Six of the best: Women bosses in the FTSE 100

GSK has just announced Emma Walmsley will be its next chief executive taking the total of women running FTSE 100 companies to seven.

So who are the other six?

Carolyn McCall – Easyjet

Six of the best: Women bosses in the FTSE 100

Carolyn McCall joined the budget airline from Guardian Media Group in 2010. She was made a Dame in the New Year Honours list this year for her work in the aviation industry. Under her, the company entered the FTSE 100 for the first time.

Profits at the airline rose for five years in a row and last September it made a record £681m. This year, however, has been more turbulent, with the company posting a half-year loss of £24m, hurt by the fall in the pound.

Veronique Laury – Kingfisher

Six of the best: Women bosses in the FTSE 100

Veronique Laury was considered a surprise choice to head the home improvement chain when she took over from Ian Cheshire in December 2014. She had been at the business 11 years and led the French DIY chain Castorama.

According to an interview in the Financial Times, she has renovated at least two houses and is a keen gardener and painter.

Liv Garfield – Severn Trent

Six of the best: Women bosses in the FTSE 100

Liv Garfield was just 38 when she became chief executive of the water firm Severn Trent in 2014. Before that she was head of BT Openreach, where, according to her online biography, she spearheaded and oversaw the commercial roll-out of fibre broadband to two thirds of the country.

Alison Cooper – Imperial Brands

Six of the best: Women bosses in the FTSE 100

Alison Cooper has been head of the Bristol-based cigarette firm Imperial Brands for more than six years, having first joined in 1999.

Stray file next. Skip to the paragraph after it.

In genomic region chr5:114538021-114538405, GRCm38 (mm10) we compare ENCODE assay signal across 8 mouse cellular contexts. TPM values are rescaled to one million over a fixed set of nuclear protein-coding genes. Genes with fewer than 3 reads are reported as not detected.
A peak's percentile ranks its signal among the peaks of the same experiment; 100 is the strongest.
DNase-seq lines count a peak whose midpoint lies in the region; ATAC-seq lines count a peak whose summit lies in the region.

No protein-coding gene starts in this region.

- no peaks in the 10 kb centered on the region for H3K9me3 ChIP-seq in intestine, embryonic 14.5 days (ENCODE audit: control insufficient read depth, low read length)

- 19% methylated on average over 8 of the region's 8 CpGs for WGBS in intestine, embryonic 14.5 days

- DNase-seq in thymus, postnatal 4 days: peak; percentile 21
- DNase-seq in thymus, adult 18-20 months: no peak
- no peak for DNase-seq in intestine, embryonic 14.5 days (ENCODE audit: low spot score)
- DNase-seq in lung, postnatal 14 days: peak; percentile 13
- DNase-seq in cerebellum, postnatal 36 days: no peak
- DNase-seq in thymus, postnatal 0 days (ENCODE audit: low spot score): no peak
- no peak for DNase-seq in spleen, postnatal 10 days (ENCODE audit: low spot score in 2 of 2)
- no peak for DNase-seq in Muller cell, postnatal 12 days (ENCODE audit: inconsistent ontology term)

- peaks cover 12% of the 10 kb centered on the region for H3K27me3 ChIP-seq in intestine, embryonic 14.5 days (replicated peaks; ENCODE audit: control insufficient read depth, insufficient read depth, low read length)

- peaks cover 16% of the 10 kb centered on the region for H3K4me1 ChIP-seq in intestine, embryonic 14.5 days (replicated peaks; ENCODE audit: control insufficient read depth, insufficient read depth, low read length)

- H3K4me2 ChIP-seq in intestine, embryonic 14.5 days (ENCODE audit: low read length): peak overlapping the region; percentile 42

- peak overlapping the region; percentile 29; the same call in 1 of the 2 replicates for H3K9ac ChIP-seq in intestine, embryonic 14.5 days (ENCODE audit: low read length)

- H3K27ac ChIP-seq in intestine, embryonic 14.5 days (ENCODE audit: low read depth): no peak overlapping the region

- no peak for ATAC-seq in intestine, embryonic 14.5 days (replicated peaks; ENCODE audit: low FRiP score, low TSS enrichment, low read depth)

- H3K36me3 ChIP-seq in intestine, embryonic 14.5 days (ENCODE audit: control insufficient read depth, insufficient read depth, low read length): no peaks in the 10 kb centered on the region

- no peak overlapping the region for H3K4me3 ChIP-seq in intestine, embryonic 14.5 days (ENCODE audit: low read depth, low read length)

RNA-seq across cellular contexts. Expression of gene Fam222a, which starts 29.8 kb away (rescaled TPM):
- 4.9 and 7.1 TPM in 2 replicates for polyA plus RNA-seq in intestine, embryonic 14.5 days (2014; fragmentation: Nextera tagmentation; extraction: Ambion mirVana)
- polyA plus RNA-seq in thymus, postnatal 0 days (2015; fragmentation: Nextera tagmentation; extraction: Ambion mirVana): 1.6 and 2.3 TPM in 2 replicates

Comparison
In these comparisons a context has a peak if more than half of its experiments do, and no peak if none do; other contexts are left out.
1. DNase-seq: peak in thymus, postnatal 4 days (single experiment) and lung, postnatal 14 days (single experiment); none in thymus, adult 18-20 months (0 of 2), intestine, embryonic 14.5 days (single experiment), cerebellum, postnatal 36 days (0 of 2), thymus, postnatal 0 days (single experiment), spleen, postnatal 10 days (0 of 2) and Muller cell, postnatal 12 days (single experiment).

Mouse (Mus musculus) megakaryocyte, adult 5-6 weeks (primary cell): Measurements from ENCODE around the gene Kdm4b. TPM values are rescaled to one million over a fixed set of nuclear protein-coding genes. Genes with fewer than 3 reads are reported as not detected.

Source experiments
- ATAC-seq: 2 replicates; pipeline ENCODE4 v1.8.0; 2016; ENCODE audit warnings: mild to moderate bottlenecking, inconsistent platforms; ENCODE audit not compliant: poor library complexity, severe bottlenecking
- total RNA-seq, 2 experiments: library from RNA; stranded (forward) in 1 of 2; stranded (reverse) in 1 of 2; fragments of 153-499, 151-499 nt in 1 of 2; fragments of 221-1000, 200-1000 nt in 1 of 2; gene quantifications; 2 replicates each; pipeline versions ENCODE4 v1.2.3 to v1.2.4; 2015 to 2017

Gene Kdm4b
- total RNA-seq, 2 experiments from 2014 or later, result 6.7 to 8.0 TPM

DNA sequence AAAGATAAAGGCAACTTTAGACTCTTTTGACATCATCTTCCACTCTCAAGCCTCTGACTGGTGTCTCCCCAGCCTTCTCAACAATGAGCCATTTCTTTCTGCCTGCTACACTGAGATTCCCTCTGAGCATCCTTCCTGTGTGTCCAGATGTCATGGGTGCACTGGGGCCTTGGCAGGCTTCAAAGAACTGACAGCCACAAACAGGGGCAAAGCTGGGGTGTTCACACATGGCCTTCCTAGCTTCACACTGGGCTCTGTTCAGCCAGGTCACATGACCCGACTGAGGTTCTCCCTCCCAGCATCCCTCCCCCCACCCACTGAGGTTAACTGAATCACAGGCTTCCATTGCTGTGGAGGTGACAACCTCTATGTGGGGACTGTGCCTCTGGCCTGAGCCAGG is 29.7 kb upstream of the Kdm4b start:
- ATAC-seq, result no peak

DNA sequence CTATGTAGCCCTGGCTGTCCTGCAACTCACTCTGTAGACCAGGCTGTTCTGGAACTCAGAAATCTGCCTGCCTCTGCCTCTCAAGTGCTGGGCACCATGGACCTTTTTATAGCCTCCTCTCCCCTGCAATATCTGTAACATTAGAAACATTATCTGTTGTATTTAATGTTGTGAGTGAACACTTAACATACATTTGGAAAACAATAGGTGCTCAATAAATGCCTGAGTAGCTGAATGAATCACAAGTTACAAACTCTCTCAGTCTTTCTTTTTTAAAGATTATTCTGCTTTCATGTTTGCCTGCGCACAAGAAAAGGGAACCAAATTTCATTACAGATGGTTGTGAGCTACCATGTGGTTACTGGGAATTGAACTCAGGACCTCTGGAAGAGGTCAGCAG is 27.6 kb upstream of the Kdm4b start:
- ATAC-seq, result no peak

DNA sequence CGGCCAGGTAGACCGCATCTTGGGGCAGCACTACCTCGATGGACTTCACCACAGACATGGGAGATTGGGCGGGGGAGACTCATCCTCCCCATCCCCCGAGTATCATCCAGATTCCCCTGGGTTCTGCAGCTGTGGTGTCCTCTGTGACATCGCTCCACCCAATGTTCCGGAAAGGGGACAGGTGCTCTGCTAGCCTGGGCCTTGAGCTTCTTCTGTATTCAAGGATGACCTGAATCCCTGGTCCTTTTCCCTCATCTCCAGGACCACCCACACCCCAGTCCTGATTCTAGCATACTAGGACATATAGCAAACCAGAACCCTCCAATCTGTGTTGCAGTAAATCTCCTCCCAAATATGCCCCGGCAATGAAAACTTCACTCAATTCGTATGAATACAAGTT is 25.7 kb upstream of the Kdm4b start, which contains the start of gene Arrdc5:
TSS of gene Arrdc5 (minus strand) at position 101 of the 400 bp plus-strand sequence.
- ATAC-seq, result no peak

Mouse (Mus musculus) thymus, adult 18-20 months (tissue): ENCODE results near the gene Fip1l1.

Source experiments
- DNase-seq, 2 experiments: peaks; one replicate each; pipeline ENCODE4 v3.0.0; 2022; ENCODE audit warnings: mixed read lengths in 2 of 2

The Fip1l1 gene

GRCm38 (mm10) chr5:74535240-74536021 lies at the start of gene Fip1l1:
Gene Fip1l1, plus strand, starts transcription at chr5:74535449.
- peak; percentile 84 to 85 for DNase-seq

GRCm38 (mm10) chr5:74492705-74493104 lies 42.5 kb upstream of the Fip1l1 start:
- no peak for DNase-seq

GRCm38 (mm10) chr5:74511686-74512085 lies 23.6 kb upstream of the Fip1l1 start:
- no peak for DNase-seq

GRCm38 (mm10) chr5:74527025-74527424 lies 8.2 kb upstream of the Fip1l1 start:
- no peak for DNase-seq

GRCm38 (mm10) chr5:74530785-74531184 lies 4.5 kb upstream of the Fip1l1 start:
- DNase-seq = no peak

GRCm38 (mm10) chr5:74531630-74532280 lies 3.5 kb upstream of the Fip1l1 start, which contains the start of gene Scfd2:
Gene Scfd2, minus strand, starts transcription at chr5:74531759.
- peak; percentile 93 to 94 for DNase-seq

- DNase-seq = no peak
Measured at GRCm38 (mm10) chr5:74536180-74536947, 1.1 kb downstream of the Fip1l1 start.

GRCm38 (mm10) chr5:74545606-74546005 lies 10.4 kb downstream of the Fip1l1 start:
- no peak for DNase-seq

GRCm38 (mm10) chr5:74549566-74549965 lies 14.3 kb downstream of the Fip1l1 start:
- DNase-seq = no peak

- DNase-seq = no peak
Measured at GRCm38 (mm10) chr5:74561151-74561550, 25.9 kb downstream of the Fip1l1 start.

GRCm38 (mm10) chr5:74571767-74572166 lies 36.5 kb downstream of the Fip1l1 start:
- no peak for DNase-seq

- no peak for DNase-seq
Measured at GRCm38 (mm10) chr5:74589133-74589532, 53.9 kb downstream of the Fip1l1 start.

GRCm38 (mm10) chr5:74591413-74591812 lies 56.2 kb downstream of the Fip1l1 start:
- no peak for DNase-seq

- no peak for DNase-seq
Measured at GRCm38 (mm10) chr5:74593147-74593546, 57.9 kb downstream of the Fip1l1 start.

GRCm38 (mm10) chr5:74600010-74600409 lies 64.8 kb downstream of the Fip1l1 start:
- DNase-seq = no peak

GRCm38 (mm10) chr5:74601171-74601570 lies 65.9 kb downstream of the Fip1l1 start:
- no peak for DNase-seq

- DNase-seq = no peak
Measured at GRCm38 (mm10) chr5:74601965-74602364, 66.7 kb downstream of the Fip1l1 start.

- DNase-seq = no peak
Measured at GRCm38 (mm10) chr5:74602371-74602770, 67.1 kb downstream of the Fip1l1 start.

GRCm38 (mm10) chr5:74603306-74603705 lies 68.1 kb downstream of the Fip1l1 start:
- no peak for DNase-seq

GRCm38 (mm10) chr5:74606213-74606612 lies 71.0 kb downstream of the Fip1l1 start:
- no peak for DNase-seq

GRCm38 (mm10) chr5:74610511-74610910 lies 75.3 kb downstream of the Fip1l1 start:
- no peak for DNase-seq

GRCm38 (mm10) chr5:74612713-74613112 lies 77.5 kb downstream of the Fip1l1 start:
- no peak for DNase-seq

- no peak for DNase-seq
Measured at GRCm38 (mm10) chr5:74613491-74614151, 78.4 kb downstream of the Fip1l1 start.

Last year she oversaw a $7.1bn expansion into the US with the purchase of brands including Winston, Maverick, Kool, Salem and e-cigarette brand blu. According to an interview in the Evening Standard, she is a cigar smoker and also a keen singer.

Moya Greene – Royal Mail

Six of the best: Women bosses in the FTSE 100

Moya Greene was named as chief executive of Royal Mail in 2010 – coming from the top job at Canada Post. She oversaw the company’s £3.3bn privatisation in 2013 and has been described as “relentless, a force of nature, a tough lady”.

She’ll need that to help get Royal Mail back on track – earlier this year it reported a 33% fall in annual profits as it faces increasing competition.

Alison Brittain – Whitbread

Six of the best: Women bosses in the FTSE 100

Alison joined Whitbread – owner of Premier Inns and Costa Coffee – in January this year, having forged her career in banking – most recently at from Lloyds Banking Group, where she was head of their retail division.

She told the Daily Mail earlier this year that she stays in Premier Inns when she travels and that “we are definitely short of female CEOs. Clearly there is work to do there”.

Source: BBC News

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